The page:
Milan's version of London's congestion charge went into effect yesterday causing few of the feared traffic snarl-ups but prompting fresh claims that the city was unprepared for the scheme.

Milan's version of London's congestion charge went into effect yesterday (Wednesday), causing few of the feared traffic snarl-ups but prompting fresh claims that the city was unprepared for the scheme, reports ANSA.

Milan is the first Italian city to introduce a pollution tax and the handling of the 'Ecopass' scheme is being watched closely by mayors in other traffic-clogged cities up and down the peninsula.

With many Milanese businesses still closed for the New Year festivities, traffic was much lighter than normal on Wednesday and so the anti-pollution initiative had a fairly easy launch. Traffic police reported no problems with parking on the fringes of the protected zone and said their main task had been to give information to confused motorists. But they admitted the key test would come next Monday when the city really returned to work. ''It's going to be much more hectic. Then we'll be dancing a tarantella,'' said one officer.

Off the roads, there were annoying difficulties for motorists wanting to pay their Ecopass tax by credit card via Internet or the phone line set up by the city council for this purpose. Both payment channels were flooded with requests on the day before the new system came into effect and promptly broke down under the weight.

By Wednesday morning only a few thousand Milanese drivers had paid the tax but officials pointed out that they had until midnight on Thursday to do so. Mayor Letizia Moratti, who has pushed the plan through despite the opposition of shopkeepers and motorists' clubs, assured Milanese people on Wednesday that the ''teething problems'' were being overcome. She pronounced the launch ''positive'' but stressed that no real judgment could be made until the scheme had been working for a year. The Ecopass scheme aims to reduce fine particle PM10 pollution by 30% and cut traffic volume by 10%.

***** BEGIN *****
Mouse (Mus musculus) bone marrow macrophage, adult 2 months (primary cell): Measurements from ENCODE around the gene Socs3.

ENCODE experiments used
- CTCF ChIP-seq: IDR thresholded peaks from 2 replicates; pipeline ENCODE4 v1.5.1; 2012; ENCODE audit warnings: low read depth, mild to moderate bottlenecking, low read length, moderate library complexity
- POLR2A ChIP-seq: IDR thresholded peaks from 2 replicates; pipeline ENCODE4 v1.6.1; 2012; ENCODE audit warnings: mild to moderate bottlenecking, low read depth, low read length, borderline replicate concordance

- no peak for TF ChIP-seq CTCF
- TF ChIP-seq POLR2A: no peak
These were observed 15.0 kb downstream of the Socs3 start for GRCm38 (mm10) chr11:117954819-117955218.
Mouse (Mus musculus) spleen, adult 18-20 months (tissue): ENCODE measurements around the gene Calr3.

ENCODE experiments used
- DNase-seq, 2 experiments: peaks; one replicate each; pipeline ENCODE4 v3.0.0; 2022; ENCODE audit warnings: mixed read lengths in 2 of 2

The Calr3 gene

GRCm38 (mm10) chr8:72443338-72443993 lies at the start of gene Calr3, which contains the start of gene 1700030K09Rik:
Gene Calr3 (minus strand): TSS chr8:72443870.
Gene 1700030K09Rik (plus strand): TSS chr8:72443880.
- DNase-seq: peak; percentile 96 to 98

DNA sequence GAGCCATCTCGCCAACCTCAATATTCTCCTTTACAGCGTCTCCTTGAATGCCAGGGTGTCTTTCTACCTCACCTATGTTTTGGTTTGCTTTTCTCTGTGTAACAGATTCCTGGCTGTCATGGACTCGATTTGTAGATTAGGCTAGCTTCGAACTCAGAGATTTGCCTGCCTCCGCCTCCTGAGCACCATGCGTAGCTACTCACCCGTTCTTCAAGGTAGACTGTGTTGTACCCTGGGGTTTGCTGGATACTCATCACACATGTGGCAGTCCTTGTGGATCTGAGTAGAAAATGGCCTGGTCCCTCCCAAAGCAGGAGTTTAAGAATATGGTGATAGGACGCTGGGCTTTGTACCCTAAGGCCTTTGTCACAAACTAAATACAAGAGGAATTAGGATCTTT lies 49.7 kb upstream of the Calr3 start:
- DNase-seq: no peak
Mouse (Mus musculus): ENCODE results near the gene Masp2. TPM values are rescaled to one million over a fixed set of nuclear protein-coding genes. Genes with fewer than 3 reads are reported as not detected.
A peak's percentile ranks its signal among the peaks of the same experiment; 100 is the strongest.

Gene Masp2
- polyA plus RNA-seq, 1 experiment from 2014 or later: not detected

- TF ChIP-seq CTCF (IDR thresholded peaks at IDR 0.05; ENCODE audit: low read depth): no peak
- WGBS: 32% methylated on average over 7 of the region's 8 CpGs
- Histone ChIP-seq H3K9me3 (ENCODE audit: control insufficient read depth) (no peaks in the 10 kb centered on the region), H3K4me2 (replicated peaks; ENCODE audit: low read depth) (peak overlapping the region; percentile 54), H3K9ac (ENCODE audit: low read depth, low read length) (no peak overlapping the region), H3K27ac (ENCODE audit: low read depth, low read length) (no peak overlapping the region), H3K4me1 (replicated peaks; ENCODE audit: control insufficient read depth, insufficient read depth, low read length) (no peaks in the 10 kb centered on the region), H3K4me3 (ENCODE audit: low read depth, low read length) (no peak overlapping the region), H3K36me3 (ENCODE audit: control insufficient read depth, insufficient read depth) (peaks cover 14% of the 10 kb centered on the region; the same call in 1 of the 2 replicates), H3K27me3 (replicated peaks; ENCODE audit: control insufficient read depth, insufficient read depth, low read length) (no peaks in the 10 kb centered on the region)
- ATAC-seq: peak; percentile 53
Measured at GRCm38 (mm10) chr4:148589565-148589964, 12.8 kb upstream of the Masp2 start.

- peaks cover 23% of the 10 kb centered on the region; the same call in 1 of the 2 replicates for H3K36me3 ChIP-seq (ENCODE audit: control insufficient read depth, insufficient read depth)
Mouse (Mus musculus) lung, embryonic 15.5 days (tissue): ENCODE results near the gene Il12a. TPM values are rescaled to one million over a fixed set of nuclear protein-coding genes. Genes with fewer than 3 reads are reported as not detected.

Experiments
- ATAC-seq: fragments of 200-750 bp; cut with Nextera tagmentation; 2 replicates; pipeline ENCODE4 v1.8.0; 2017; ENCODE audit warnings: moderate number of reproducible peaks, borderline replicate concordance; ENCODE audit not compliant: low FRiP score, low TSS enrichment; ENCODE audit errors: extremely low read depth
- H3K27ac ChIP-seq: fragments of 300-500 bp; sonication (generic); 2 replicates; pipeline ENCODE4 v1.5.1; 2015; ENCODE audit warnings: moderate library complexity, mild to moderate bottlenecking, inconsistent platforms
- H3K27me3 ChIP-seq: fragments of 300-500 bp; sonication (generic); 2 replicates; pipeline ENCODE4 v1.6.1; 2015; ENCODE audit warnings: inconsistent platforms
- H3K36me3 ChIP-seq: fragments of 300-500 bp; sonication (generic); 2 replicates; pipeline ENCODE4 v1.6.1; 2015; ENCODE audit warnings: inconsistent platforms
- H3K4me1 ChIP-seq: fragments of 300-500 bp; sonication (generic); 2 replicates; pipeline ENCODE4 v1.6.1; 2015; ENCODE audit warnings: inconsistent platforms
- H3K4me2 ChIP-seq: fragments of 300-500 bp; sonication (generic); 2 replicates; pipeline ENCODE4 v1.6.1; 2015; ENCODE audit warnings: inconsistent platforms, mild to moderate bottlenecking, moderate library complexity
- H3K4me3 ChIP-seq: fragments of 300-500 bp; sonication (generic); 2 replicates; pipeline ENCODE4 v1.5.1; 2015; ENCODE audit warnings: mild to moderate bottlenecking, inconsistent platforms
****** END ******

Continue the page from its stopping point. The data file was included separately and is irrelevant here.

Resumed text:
Anyone driving a polluting car into the central area without paying the tax - up to 10 euros a day according to how 'dirty' the car is - will be automatically sent an 80-euro fine. New cars respecting the latest EU emission standards can enter for free. On a normal working day about 90,000 cars go in and out of the centre of Milan. According to studies, when the system is up and running, about 36,000 cars will pay the fee each day.

City officials said that within an hour of the initiative coming into effect on Wednesday, some 4,500 vehicles had entered the city and about 20% of these had had to pay the tax. ''This is just a first step. As time goes by we'll see how to modify the measure and to make it more effective,'' Milan traffic chief Edoardo Croci said. Meanwhile, opposition to the Ecopass scheme did not go away. Shopkeepers in the centre, fearful of falling business, threatened to pass this ''onerous imposition'' on to customers through higher prices.

Milan's Automobile Club said it wasn't against pollution taxes in principle but insisted that the time was not ''ripe'' for the Ecopass because first public transport should be boosted and more car parks built in the area around the Ecopass zone. ''The way it's starting off today, the initiative is hard to understand and manage. It looks like a new tax weighing on those who, for want of an alternative, cannot do without their cars''.

Opponents of the traffic levy were out on Milan's streets on Wednesday collecting signatures for a petition demanding a city referendum on the scheme. Polls carried out recently by the media have shown that the local population is evenly divided on the Ecopass.

So far Mayor Moratti has talked tough, saying she will push ahead because her popularity is ''less important than the health of the Milanese people''. Last month she wrote a letter to 765,000 city residents appealing to them to cooperate.

Report courtesy of ANSA

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